Cocchi Americano

Cocchi Americano

 Cocchi Americano

I think we knew we were in trouble when we spent the better part of two years trying to track down a bottle of Cocchi Americano. On our first trip to San Francisco we dined at a restaurant in The Mission called Beretta. While there were many memorable aspects of that meal, the polenta fries and the meatballs are worth a return trip in themselves, it was a cocktail called The Old Pretender that caught D’s attention. D is a lifelong Rusty Nail drinker. He likes his heavy on the Drambuie in a 1:1 ratio with the scotch. The Old Pretender is Beretta’s twist on this old classic. D swears that the addition of the Cocchi Americano (pronounced coke-y), an Italian aperitif wine aromatized with orange peels, cinchona bark and a proprietary blend of herbs and spices, performs an alchemic reaction elevating the drink to new heights. And I must agree. While I tend to find D’s version of the Rusty Nail syrupy sweet and cloying, The Old Pretender is a beautifully balanced and nuanced drink with lovely citrus notes and surprising layers of spice.

Cocchi Americano

The Old Pretender


We should have snatched up a bottle while still in the Bay Area, unfortunately the airline’s exorbitant baggage fees meant that we were travelling with carry-on luggage and could not bring a bottle onto the plane. We arrived home and did some cursory searching, always returning empty handed. Not to worry, I thought to myself, I was secretly hoping that D would forget about the Cocchi and I could surprise him with a bottle for Christmas. Never one to leave a project to the last minute I started my search months before the winter holiday. I began with the provincial liquor stores and then moved on to the private distributors. Nada. The Liquor Board was not carrying the product and virtually no one I spoke to had even heard of Cocchi Americano. I put in a formal request with the BC Liquor Distribution Board and another at Legacy Liquor, Vancouver’s finest private liquor store and savior of this project, and then began the long wait.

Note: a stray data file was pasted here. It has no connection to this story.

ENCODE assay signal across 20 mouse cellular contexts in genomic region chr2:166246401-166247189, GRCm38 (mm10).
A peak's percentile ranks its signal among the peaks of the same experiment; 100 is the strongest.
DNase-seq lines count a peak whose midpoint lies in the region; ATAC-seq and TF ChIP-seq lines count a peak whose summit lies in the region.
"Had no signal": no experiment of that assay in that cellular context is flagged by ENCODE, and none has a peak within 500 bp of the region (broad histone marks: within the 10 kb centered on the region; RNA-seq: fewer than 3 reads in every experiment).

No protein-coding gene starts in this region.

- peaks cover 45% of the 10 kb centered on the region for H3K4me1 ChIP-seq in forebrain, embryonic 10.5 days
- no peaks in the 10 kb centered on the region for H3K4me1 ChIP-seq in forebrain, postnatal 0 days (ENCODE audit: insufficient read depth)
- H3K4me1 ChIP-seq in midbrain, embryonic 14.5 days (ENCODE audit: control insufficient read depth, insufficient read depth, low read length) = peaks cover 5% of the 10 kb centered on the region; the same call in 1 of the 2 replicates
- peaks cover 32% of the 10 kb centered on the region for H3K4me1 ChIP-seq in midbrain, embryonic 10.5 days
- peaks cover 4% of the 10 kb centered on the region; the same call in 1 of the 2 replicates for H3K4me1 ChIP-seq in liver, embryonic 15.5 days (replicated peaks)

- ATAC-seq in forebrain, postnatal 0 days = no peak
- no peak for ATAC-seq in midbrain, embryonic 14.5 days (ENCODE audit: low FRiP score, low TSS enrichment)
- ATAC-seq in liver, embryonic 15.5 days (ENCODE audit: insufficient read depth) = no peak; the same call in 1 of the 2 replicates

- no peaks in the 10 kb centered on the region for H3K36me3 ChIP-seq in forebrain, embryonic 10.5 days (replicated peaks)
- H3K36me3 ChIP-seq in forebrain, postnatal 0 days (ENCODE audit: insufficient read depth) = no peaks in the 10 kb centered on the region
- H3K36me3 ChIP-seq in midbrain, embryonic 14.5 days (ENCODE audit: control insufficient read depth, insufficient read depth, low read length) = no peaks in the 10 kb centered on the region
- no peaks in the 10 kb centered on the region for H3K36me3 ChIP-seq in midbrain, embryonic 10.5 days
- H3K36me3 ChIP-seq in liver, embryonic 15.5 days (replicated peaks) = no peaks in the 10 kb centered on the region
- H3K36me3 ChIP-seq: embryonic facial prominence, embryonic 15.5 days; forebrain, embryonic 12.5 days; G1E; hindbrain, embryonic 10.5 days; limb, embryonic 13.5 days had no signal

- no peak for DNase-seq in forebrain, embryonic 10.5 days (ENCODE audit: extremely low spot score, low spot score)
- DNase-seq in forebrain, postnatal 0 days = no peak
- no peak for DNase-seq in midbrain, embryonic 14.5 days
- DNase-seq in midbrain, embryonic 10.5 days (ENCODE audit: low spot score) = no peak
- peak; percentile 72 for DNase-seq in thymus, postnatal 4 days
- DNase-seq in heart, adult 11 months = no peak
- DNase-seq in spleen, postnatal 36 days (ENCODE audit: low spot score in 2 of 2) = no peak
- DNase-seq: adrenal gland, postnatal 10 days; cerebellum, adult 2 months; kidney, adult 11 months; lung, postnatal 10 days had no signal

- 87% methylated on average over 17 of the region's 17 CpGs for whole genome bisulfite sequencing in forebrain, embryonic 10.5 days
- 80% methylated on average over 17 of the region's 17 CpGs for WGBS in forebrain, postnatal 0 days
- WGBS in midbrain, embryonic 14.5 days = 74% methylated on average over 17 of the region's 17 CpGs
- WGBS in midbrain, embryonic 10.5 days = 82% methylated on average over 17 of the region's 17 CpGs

A funny thing happened over the next year or so, while the product continued to be unavailable in the province, many of the local bartenders were starting to use the spirit in their cocktails. Cocchi AmericanoThese were never drinks that were on the menu, but libations provided only when we lamented the unattainability of the aperitif. It would seem that these dedicated individuals were bringing bottles back from their own travels and were willing to share with like-minded folk.

Mercifully Cocchi Americano became available here this past year – about 2 years after we started our search. It is fantastic in The Old Pretender but also a great substitute for Lillet Blanc when making classic cocktails. The recipe for Lillet (formerly known as Kina Lillet) was changed in 1986, reducing the amount of quinine and thus bitterness in the wine. Cocchi Americano offers more spice and bitterness and is our aperitif of choice when making The Twentieth Century Cocktail and The Corpse Reviver #2. But don’t believe us, try it for yourselves!

The Old Pretender

  • 2 ounces Famous Grouse Blended Scotch
  • ½ ounce Cocchi Americano
  • ¼ ounce Drambuie
  • Stir over ice and strain into a chilled cocktail glass.

Cocchi Americano


Cocchi Info Source:


Video tutorial The Old Pretender:

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